Earlier this year, I was fortunate to spend 5 weeks in Kenya. I had fun learning about the people and culture but also about Kenya’s incredible transition to an economy powered by clean and renewable energy. According to Power Africa, Kenya currently has a total installed capacity of 2,819 MW of energy with 30% hydro, 30% geothermal, 12% wind, 2% solar and the remaining 26% comprised of thermal and biomass. On a relative basis, this is already impressive given their ability to take advantage of their hydro and geothermal resources. However, with the strong solar and wind resources available in Kenya, there is plenty of opportunity to increase the use of renewable energy in the near term.

A highlight of the trip was visiting Naivasha, a part of the East Africa Rift valley that is the main hub of geothermal production in Kenya. Tectonic activity in this region heats water underground to produce steam which then turns turbines to generate electricity. Seen below are 6 geothermal plants that make up the Olkaria Geothermal Project with a combined capacity of about 800 MW.

As someone who works in the solar sector, I was naturally interested in how solar was doing overall in a country with a lot of sunlight! Like most places around the world, solar is growing at a fast clip in Kenya and it was incredible to see this first-hand.

The residential sector is made up mostly of solar water heaters and small-scale rooftop solar & storage to power basic household appliances like refrigerators and televisions. Since most customers cannot afford the upfront cost of installing solar, companies involved in this space provide financing options to pay for the system overtime – not too dissimilar from the residential PPA, lease or loan model in the US. Interest rate are pretty high in Kenya – usually in the double digits – and startups like M-Kopa and Mobisol (Engie-owned) dominate this space.

Residential solar touches all areas of the population from the rich to the poor. I visited Kibera (largest slum in Africa) and saw solar panels in several places from streetlights to rooftops. This reminds us that solar power is not just about climate change, which is significant in and of itself, but also about offering lower cost, healthier energy solutions that elevate large swaths of the population out of energy poverty.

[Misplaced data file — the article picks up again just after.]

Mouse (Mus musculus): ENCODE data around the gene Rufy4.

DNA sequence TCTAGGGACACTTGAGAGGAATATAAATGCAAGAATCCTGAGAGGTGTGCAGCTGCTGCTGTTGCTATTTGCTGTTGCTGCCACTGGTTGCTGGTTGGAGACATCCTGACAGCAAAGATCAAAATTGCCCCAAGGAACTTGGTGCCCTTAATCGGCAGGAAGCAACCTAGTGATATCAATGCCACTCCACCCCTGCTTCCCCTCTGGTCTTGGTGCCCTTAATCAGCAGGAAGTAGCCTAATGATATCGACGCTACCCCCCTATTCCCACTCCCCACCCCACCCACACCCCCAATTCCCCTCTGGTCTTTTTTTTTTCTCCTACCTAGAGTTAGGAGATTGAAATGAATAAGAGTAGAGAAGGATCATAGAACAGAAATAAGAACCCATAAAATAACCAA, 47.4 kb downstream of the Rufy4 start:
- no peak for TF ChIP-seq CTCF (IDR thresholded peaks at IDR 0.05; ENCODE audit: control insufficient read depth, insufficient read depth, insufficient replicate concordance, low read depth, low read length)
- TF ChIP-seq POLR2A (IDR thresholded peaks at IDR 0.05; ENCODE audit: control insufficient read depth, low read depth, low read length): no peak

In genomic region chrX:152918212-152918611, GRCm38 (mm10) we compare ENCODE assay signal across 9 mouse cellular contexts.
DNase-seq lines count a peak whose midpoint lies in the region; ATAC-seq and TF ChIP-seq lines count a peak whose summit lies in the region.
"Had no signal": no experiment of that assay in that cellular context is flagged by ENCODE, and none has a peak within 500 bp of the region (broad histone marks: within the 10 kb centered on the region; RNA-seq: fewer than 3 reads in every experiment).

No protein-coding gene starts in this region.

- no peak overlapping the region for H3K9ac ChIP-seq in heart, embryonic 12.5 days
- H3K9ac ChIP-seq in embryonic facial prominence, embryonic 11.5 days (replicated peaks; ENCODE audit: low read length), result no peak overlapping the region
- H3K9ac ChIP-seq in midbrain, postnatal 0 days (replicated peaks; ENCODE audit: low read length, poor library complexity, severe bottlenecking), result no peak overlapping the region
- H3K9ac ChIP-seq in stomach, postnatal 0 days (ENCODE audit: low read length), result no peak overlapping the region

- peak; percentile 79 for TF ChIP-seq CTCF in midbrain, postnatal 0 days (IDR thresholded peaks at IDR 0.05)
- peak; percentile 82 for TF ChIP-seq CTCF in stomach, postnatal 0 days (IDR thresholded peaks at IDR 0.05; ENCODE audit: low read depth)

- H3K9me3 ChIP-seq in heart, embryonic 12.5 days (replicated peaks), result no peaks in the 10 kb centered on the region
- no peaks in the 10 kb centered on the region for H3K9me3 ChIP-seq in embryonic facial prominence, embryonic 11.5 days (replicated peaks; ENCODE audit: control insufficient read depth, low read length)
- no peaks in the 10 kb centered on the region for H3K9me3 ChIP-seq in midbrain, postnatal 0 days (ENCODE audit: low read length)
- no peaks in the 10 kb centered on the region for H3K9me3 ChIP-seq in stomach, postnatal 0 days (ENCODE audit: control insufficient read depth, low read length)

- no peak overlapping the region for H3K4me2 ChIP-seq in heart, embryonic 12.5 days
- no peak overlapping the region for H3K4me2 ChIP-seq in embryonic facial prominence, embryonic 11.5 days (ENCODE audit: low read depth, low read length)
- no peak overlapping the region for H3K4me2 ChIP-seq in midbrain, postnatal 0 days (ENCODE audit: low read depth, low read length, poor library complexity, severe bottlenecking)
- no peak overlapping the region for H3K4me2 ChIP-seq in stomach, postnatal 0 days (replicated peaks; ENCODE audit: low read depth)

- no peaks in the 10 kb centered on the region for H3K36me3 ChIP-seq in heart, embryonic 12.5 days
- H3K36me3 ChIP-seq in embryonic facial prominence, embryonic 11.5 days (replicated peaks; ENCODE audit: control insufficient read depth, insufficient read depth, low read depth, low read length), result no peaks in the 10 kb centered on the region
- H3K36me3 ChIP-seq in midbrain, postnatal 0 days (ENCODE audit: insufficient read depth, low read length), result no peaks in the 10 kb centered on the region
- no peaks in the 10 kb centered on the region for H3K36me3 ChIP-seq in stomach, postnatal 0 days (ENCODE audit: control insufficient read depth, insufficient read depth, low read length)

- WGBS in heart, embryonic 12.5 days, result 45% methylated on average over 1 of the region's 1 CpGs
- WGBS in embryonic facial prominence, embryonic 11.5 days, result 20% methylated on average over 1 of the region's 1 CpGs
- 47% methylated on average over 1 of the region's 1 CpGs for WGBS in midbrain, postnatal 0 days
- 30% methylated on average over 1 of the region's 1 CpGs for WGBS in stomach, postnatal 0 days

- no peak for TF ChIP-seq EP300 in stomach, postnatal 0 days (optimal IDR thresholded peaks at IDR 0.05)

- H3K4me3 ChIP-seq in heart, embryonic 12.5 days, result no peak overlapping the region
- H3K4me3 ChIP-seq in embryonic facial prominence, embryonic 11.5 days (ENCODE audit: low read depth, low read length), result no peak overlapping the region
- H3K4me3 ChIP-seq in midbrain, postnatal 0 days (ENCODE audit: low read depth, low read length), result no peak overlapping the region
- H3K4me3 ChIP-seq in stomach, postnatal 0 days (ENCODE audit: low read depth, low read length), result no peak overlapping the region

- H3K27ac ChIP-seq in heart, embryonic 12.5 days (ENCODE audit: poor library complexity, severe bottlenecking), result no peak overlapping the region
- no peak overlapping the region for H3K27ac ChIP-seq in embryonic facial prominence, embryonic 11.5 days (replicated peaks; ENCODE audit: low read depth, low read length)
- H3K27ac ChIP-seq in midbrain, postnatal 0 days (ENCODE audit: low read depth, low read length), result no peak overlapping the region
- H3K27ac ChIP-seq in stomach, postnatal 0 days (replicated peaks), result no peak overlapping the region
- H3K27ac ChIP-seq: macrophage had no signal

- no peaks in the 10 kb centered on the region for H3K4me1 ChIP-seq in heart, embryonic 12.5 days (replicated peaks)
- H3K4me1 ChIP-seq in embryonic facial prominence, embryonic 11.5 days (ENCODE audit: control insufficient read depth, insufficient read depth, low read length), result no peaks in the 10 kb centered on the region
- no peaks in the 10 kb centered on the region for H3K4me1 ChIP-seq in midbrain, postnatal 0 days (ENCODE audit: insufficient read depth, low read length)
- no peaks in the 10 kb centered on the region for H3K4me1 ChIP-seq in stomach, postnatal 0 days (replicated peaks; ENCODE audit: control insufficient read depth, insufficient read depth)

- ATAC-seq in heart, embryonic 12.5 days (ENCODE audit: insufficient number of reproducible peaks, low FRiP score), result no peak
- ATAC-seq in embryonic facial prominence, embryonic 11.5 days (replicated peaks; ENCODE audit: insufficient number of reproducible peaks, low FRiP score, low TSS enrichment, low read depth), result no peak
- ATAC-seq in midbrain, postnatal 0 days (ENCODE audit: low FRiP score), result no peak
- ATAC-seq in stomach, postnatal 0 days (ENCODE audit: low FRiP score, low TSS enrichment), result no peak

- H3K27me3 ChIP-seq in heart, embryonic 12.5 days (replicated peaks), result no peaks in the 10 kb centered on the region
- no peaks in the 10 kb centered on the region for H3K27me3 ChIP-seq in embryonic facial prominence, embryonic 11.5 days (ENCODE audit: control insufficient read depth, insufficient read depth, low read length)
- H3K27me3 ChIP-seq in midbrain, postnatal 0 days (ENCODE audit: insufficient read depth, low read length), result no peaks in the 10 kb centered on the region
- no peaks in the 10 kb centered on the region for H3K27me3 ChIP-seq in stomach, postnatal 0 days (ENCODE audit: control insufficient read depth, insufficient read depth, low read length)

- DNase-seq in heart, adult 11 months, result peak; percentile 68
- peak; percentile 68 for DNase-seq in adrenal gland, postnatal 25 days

According to BloombergNEF (Solar for Businesses in Sub-Saharan Africa), in 2017, Kenya had an installed capacity of 2,323 MW versus peak power demand of 1,656 MW. This oversupply means grid customers pay relatively high cost for electricity to account for the unneeded generation.

As a result of these high costs, commercial and industrial (C&I) customers are looking at solar to lower operating costs and provide budget certainty over time. C&I customers have generally paid for the higher, upfront cost of the solar instead of leasing or PPAs due to limited financing options. With install costs decreasing and demand increasing, Kenya is an attractive market for C&I developers and investors.

Wind is also taking hold in Kenya. Kenya currently has the largest wind farm in Africa; Lake Turkana Wind Power Project with a nameplate capacity of 310 MW. There are also smaller scale projects like the 25 MW wind project at Ngong Hills; just a few miles outside the capital Nairobi.

In summary, Kenya gets most of its electricity from clean energy sources with hydro and geothermal as the main sources and wind and solar as the fast-growing future. With innovative financing solutions and policy improvement, Kenya can realize its full renewable energy potential and make the shift to a clean economy.

Thanks so much to the incredible people that took time out of their day to talk to me about clean energy in Kenya and to my employer, MEI for being supportive and allowing me to work remotely while in Kenya.